The general running the war in Iraq, Gen. John Abizaid, will move his headquarters back to the region beginning next week, because of the rise in attacks on U.S., allied and Iraqi targets, military officials told ABCNEWS.
By moving his headquarters back to Doha, Qatar, Abizaid will be able to move in and out of the war zone, making it easier for him to keep track of the situation, the sources said. He will also be in the same time zone, allowing him and his staff to act more quickly on intelligence, the sources added.
Since taking command of U.S. Central Command, which covers the Middle East, in July, Abizaid has run the Iraq war from CENTCOM's permanent base in Tampa, Fla.
Abizaid has made frequent trips to the region — a grueling 7,000-mile commute across the Atlantic Ocean. The arrangement will allow U.S. officials more planning and operation capabilities.
Although Abizaid's predecessor, Gen. Tommy Franks, left Qatar on May 1, the day after Bush declared that major combat in Iraq was over, Doha never officially closed as a headquarters. It is considered a "split headquarters," along with Tampa.
The move to Qatar will involve about 400 people on the CENCTOM staff, and they are expected to be there at least two months.
A Deteriorating Situation
Abizaid did not mention his plans to move to the region today at his regular briefing in Tampa, but he did address the deteriorating security in Iraq that sources say is the major reason for the move.
"Clearly I feel a sense of urgency with regard to the current military situation," he said.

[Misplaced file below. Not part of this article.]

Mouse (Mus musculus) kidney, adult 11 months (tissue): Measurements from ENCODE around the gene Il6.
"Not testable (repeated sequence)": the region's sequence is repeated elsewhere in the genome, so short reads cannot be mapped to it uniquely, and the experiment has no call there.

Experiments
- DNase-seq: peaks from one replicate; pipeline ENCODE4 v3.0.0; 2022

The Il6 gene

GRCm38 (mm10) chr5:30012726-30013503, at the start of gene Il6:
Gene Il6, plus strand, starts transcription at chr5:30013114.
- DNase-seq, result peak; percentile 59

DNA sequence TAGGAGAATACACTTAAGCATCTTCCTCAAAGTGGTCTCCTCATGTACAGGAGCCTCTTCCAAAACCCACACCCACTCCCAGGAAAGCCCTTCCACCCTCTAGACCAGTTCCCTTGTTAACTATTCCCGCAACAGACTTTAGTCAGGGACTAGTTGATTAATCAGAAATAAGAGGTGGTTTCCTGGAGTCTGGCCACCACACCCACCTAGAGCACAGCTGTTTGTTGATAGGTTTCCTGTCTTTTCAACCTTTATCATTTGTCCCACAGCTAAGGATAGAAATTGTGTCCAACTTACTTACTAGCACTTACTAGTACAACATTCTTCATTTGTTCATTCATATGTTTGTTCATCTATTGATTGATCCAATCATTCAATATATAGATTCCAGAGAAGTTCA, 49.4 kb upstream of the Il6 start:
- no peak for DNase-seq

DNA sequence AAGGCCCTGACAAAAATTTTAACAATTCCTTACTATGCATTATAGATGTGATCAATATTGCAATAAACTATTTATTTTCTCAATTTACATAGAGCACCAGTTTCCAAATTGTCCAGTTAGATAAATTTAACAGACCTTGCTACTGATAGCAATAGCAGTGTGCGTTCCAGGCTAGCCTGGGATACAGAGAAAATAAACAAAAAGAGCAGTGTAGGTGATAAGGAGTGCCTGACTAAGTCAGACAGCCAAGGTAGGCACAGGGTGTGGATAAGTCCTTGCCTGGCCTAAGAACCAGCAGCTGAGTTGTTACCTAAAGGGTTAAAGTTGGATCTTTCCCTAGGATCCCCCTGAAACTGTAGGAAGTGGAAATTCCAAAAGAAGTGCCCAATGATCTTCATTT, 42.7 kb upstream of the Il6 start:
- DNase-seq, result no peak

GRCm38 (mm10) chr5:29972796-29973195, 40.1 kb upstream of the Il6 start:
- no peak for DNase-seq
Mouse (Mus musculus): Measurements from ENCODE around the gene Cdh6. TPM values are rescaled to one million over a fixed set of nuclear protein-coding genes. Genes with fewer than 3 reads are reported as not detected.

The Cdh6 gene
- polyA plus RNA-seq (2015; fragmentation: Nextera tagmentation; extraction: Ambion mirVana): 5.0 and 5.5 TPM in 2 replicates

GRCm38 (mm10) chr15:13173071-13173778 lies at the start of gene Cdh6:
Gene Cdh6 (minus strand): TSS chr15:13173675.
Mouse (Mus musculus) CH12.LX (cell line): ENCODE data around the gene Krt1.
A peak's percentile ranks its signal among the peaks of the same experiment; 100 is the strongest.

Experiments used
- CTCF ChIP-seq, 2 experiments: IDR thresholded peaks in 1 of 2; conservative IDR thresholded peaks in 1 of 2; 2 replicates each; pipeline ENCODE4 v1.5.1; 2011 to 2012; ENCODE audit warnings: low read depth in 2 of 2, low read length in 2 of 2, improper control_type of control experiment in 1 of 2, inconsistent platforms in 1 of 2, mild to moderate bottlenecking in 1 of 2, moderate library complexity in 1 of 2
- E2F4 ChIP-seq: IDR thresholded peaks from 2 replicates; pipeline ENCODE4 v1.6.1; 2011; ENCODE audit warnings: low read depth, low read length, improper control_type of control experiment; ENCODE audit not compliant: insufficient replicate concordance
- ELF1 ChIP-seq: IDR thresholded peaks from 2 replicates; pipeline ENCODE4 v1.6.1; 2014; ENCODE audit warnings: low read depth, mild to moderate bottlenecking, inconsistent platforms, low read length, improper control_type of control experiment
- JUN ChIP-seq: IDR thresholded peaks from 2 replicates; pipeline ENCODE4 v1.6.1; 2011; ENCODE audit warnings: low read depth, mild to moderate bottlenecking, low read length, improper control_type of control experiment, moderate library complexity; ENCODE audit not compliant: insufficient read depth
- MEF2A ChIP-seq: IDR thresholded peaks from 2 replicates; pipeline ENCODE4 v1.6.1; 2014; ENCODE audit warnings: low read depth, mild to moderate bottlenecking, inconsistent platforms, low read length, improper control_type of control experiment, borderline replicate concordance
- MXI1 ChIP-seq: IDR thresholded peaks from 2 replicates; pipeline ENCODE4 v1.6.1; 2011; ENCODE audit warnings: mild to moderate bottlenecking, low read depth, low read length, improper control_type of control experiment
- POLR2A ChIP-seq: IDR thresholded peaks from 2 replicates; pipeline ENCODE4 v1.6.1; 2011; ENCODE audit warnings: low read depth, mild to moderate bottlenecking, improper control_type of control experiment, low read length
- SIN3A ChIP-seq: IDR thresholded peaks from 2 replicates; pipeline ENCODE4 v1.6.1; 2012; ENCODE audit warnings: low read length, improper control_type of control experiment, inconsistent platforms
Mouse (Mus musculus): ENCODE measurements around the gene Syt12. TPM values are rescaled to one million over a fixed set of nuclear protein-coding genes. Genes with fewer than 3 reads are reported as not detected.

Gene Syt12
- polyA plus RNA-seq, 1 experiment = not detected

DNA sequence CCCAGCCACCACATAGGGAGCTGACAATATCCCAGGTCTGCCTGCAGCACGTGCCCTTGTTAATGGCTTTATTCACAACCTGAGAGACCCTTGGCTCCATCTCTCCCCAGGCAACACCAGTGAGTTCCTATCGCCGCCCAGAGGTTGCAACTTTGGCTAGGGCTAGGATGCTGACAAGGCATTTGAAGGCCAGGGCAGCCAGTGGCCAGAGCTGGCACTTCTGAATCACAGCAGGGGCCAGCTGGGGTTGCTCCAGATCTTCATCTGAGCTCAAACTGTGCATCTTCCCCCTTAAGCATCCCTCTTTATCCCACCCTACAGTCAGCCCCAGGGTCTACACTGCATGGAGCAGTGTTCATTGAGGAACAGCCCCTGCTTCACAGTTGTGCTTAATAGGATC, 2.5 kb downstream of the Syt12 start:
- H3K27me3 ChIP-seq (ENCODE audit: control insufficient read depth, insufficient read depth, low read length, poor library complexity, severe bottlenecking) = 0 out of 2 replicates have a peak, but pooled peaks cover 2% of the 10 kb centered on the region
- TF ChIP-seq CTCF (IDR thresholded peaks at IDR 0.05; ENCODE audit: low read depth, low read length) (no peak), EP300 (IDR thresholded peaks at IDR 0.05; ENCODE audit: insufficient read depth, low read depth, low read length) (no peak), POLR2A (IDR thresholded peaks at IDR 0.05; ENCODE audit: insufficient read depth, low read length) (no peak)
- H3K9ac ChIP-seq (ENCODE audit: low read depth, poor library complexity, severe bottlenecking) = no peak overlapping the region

Today, U.S. forces hit opposition targets in Baghdad once more. AC-130 gunships pummeled a former Republican Guard building where enemy forces were said to be operating.
Abizaid acknowledged that violence in Iraq has increased substantially in the past few weeks.
"Part of the reason is that the enemy has learned to adjust to our tactics, techniques and procedures. We have learned to adjust to his," he said.
Iraq is a country of 25 million people, but the general estimated that there are only about 5,000 opposition fighters.
"Now people will say, 'That's a very small number,' but when you understand that they're organized in cellular structure, that they have a brutal and determined cadre, that they know how to operate covertly, they have access to a lot of money and a lot of ammunition, you'll understand how dangerous they are," he said.
Timeline of Carnage
A U.S. intelligence official said there is clearly coordination in the major attacks, with targets chosen to increase the fear in Americans and anyone who helps them.
On Aug. 7, a car bomb at the Jordanian embassy killed at least 19 people.
Less than two weeks later, a truck bomb at U.N. killed 23.
On Oct.14, a car bomb at Turkish headquarters killed one.
On Oct. 27, bombers killed at least 34 at the International Red Cross headquarters.
On Nov. 12, a bomb in Nasiriyah left at least 26 Italians dead.
ABCNEWS' Martha Raddatz contributed to this report.